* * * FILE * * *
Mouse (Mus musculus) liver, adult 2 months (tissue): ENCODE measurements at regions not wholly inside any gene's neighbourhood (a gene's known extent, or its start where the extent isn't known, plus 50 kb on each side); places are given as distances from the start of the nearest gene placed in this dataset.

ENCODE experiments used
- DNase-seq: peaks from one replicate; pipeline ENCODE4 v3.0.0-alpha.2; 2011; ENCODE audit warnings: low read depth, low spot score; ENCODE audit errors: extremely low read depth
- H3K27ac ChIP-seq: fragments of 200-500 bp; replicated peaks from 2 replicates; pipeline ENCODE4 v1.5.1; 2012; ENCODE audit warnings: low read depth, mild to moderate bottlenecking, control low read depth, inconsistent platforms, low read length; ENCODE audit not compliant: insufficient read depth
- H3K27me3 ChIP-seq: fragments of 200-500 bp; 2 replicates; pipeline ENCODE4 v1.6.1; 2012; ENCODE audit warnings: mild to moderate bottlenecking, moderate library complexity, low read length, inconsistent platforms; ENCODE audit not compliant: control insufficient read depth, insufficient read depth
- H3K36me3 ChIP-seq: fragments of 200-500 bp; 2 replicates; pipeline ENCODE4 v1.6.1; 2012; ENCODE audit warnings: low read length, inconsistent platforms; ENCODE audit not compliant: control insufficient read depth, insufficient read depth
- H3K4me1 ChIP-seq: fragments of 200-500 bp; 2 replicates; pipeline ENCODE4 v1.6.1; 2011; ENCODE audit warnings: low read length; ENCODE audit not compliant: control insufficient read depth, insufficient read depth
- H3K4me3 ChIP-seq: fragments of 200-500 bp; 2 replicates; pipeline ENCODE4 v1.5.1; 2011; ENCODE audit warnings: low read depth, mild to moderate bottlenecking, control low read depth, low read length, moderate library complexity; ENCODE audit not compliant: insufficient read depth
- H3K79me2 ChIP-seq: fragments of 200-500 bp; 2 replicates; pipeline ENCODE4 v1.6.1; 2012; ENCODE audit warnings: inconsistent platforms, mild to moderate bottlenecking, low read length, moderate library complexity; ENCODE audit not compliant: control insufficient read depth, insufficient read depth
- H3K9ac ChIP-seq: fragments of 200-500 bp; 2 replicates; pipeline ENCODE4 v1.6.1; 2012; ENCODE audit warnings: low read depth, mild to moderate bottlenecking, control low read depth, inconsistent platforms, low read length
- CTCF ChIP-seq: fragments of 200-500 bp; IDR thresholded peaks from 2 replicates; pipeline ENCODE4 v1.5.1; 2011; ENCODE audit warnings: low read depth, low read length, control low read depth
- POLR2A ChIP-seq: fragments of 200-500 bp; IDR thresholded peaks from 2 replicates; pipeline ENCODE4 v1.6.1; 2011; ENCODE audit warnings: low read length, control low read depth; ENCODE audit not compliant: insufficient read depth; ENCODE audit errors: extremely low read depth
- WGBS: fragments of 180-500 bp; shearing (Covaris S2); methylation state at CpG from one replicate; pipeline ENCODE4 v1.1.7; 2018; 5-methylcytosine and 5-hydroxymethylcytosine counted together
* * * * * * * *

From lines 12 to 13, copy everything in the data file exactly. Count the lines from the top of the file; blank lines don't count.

- POLR2A ChIP-seq: fragments of 200-500 bp; IDR thresholded peaks from 2 replicates; pipeline ENCODE4 v1.6.1; 2011; ENCODE audit warnings: low read length, control low read depth; ENCODE audit not compliant: insufficient read depth; ENCODE audit errors: extremely low read depth
- WGBS: fragments of 180-500 bp; shearing (Covaris S2); methylation state at CpG from one replicate; pipeline ENCODE4 v1.1.7; 2018; 5-methylcytosine and 5-hydroxymethylcytosine counted together